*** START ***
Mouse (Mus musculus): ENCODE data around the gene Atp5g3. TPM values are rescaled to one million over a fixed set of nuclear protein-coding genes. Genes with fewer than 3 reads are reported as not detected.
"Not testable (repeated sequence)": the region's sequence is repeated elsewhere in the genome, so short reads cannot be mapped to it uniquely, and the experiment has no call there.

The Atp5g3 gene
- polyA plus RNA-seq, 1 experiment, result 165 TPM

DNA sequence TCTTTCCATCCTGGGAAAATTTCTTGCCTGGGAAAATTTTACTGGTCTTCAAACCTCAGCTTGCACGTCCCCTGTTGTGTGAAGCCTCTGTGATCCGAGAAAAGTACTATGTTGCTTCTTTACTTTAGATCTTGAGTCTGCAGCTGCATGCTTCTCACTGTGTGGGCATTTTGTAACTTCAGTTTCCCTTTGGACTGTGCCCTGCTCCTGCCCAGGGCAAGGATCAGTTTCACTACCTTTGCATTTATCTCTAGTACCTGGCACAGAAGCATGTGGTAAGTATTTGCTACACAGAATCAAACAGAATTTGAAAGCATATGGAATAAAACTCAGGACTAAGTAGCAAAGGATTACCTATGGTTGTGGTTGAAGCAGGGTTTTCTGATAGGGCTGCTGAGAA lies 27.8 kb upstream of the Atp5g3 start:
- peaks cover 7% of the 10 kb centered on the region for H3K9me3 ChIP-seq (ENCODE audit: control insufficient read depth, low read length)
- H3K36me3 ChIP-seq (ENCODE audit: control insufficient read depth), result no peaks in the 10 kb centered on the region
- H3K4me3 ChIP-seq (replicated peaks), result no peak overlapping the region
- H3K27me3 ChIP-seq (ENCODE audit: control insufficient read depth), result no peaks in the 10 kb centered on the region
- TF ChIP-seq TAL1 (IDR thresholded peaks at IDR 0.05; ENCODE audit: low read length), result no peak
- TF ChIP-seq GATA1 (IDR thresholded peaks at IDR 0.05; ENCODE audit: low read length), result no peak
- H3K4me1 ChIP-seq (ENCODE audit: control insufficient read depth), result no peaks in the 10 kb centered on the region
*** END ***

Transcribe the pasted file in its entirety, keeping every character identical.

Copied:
Mouse (Mus musculus): ENCODE data around the gene Atp5g3. TPM values are rescaled to one million over a fixed set of nuclear protein-coding genes. Genes with fewer than 3 reads are reported as not detected.
"Not testable (repeated sequence)": the region's sequence is repeated elsewhere in the genome, so short reads cannot be mapped to it uniquely, and the experiment has no call there.

The Atp5g3 gene
- polyA plus RNA-seq, 1 experiment, result 165 TPM

DNA sequence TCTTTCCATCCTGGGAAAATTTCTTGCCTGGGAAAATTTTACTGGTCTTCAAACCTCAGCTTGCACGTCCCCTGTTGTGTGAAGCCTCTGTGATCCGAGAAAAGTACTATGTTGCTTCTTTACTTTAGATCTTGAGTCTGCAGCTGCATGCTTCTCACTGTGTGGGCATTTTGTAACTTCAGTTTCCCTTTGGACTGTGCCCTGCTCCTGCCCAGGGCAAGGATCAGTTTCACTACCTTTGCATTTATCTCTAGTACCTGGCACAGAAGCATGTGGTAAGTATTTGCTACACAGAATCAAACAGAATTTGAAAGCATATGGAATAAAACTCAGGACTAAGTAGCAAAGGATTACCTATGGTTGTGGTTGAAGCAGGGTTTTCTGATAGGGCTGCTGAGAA lies 27.8 kb upstream of the Atp5g3 start:
- peaks cover 7% of the 10 kb centered on the region for H3K9me3 ChIP-seq (ENCODE audit: control insufficient read depth, low read length)
- H3K36me3 ChIP-seq (ENCODE audit: control insufficient read depth), result no peaks in the 10 kb centered on the region
- H3K4me3 ChIP-seq (replicated peaks), result no peak overlapping the region
- H3K27me3 ChIP-seq (ENCODE audit: control insufficient read depth), result no peaks in the 10 kb centered on the region
- TF ChIP-seq TAL1 (IDR thresholded peaks at IDR 0.05; ENCODE audit: low read length), result no peak
- TF ChIP-seq GATA1 (IDR thresholded peaks at IDR 0.05; ENCODE audit: low read length), result no peak
- H3K4me1 ChIP-seq (ENCODE audit: control insufficient read depth), result no peaks in the 10 kb centered on the region